At the time of the incident, Bruce still resided at 134 Houston Street with her four children. She testified that she arrived home at 8:30 a.m., after spending the night at a male friend's house in Connecticut. Upon entering her bedroom, Bruce saw Grantley come in and shut the door behind him. She said that she did not know Grantley was at her house, she did not invite him there, and he did not have a set of keys to the house. After closing her bedroom door, Grantley questioned Bruce about her whereabouts the night before, and "[h]e just said if I was going to be a whore, it wasn't going to be while he was around." Bruce testified that defendant then punched her and she fell towards the bed. Grantley began choking Bruce and told her, "[I]f he couldn't have [her], wasn't nobody else going to have [her]." Before passing out, Bruce asked, "You're going to kill me with my kids upstairs?" She testified that she awoke to find Grantley holding a wire around her neck, which she managed to remove. She said that defendant then took her keys and cell phone and left.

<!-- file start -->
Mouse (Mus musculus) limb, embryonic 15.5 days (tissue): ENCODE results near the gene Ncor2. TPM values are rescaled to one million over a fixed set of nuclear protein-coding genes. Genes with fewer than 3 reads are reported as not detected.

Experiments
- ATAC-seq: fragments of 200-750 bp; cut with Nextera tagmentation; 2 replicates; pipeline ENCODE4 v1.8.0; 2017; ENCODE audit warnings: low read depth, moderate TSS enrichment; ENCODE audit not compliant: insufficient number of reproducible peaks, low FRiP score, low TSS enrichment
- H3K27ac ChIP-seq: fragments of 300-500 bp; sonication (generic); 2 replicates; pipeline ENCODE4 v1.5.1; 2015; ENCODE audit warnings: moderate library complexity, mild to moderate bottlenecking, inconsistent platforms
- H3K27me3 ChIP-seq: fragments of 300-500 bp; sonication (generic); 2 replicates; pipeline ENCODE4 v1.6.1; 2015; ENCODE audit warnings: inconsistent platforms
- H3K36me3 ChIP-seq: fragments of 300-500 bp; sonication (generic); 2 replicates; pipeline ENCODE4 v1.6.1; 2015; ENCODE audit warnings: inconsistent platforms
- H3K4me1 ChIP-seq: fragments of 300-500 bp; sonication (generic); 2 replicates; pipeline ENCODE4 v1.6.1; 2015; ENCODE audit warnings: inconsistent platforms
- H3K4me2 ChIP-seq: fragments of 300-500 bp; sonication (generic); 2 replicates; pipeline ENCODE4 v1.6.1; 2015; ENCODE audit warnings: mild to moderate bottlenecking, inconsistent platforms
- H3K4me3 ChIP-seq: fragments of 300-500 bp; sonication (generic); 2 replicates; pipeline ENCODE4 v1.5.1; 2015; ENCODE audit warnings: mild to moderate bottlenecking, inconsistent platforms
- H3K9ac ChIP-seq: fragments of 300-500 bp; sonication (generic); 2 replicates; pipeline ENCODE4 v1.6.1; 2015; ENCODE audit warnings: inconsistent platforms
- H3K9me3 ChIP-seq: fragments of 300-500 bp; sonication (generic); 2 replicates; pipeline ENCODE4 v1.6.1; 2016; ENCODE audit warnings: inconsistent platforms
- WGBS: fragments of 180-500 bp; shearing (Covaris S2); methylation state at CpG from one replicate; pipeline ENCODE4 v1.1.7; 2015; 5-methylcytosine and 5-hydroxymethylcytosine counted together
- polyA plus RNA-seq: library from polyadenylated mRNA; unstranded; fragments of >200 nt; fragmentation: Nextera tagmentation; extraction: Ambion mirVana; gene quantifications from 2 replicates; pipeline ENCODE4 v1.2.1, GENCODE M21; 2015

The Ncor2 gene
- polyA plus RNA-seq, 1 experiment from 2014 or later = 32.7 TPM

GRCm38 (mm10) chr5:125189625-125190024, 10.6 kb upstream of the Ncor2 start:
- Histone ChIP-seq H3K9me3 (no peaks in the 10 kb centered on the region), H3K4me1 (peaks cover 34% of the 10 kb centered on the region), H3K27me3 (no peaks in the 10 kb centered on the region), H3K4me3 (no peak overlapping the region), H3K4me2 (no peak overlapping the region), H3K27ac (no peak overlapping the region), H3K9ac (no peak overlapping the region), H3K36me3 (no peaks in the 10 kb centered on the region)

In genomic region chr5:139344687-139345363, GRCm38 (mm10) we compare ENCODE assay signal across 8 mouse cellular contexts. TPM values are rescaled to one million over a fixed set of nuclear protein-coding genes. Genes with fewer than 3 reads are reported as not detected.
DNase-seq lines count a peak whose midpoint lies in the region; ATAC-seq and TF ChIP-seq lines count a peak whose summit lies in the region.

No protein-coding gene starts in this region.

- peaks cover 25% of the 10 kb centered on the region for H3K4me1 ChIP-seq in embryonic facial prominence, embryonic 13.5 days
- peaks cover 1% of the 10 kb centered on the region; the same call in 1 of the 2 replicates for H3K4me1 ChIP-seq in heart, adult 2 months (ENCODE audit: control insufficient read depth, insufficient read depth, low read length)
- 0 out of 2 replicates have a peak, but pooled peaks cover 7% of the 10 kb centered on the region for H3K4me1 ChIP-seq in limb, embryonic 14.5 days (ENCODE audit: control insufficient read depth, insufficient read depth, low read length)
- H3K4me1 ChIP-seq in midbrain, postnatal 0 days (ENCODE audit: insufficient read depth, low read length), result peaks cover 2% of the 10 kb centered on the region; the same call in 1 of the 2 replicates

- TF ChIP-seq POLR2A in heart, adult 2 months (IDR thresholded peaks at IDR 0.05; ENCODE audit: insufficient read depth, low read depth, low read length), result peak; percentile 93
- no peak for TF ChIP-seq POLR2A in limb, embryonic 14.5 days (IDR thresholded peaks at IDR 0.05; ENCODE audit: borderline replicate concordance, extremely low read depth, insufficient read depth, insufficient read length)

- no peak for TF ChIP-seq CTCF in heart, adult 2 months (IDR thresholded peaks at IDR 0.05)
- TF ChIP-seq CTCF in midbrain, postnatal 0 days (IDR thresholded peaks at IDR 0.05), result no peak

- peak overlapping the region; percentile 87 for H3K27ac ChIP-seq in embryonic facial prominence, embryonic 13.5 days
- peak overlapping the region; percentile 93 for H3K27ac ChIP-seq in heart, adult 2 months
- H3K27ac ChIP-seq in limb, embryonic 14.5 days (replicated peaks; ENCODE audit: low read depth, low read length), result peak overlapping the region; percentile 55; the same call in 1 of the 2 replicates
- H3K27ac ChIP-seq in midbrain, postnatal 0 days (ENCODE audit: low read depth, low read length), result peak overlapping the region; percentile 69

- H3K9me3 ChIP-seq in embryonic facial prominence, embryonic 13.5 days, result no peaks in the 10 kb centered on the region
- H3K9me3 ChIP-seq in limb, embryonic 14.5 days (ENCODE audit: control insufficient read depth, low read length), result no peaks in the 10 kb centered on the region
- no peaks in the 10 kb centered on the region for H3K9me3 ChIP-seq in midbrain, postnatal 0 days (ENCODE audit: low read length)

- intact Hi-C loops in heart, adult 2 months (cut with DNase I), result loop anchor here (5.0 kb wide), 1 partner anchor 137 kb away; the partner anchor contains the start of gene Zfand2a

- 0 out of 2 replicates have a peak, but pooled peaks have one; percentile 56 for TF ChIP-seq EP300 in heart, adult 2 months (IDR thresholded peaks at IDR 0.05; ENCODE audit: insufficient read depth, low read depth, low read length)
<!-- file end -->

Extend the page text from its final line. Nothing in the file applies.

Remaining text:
Bruce testified that two of her children, Christopher and Jonathan, were home at the time of the incident.[2] She screamed for her sons and made her way toward their rooms. After she told them what had happened, Christopher called 9-1-1. She was taken to Rhode Island Hospital, where she stayed for four days. Bruce said that she suffered from a collapsed lung, a stab wound, bleeding in her brain, and bruised ribs.

         On cross-examination, Bruce was asked about an IRS check addressed to Grantley that she received while he was in prison. Bruce testified that she sent the check to defendant in prison, he signed it, sent it back to her, and after cashing it, she ultimately used the check's proceeds. When Bruce talked with an investigator working for defendant's attorney, however, she told him that she deposited the check into Grantley's account. In her testimony, Bruce acknowledged lying to the investigator because she "was tired of speaking to [him]."

         Bruce was also questioned about other letters she had written to Grantley while he was in prison. In the letters, she called herself defendant's "wife, " and said, "I want you home with me where you belong, " "I want to be your wife more than anything in this world, " and "I just really wish I could have your baby, our baby." Bruce testified that she and Grantley were still trying to work on their relationship at the time she wrote the letters.